I’ve recently worked with several folks who live in a Windows world and are either moving to a Mac laptop or have to do work on a Linux server. In the DevOps world, developers are often pushed outside of their comfort zone. Having to work in a UNIX shell can be quite disconcerting.
While I can’t give you a 5-minute primer that takes all the pain away, I can point you in the right direction. I have created a Bash shell configuration that provides some sane and useful command line defaults, much better than what you get out of the box.
First thing first, make sure you are running in Bash! Run the command
echo $0 to check. If the output is
-bash you are all set. If not, you’ll have to learn how to change your shell on whatever environment you are running (hint: often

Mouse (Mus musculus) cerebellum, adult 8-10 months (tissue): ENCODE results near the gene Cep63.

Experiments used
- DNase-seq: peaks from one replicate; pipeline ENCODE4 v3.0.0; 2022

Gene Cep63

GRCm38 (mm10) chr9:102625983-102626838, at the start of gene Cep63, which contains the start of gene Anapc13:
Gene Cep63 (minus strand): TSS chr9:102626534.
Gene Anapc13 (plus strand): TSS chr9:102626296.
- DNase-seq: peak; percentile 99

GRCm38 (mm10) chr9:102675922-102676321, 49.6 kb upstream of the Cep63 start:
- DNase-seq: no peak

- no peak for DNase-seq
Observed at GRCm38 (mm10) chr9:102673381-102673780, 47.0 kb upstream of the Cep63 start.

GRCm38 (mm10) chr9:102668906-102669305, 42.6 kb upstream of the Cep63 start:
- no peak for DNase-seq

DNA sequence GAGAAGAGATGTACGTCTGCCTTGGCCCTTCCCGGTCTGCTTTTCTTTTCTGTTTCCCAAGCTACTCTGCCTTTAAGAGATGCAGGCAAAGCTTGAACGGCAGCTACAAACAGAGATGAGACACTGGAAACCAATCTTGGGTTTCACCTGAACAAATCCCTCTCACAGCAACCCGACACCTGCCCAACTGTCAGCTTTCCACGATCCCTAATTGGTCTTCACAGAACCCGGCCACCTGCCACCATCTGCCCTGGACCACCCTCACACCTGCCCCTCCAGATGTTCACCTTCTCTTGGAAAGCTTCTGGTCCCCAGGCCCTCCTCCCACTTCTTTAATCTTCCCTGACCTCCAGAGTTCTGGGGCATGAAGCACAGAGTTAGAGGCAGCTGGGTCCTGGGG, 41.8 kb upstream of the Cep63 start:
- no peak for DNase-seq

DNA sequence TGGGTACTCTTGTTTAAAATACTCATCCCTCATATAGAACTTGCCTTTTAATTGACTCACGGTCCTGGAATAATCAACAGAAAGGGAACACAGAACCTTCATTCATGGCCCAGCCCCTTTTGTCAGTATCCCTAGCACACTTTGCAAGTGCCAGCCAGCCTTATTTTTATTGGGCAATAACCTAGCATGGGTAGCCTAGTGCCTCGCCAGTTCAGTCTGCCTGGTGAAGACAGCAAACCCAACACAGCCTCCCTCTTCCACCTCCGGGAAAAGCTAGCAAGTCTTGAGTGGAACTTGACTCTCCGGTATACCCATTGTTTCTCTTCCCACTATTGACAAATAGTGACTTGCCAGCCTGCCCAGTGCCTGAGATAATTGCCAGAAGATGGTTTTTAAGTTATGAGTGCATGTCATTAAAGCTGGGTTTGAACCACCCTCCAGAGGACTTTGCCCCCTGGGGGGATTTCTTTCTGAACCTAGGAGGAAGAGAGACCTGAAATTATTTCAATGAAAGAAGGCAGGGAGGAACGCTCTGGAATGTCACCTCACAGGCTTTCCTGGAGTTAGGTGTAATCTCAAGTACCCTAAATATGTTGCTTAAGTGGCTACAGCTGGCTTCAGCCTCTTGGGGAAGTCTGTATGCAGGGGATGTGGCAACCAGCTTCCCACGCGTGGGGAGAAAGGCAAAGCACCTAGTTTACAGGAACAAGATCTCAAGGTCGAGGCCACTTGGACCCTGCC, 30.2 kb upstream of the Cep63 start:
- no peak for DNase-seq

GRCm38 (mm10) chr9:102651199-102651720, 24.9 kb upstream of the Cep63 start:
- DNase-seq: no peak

chsh is the command to do this)
Now run this command to download and install the new configuration from GitHub:
curl https://raw2.github.com/agperson/basic-dotfiles/master/basic-bashrc/.bash_profile -o ~/.bash_profile
(To see exactly what is in the file before download it, here it is.)
Once you open a new shell, you will have a few nice changes:
- Color output for several commands
- Better history retention and display (see it by running the
- Spelling correction when navigating the filesystem
- A nicer command prompt
- Completion of many common commands if the bash_completion service is installed
- Some handy aliases, such as
llto list files in the expanded (list) view. Run
aliasesto see all aliases that are set.
- Aliases for common Windows mistakes (i.e.
Now that you have this starting point, you can modify and customize the .bash_profile to add additional aliases or make other tweaks. Remember that by default all files that begin with a “.” are hidden by default, but they are there. There is a handy alias set —
la — that will list all files, including hidden ones.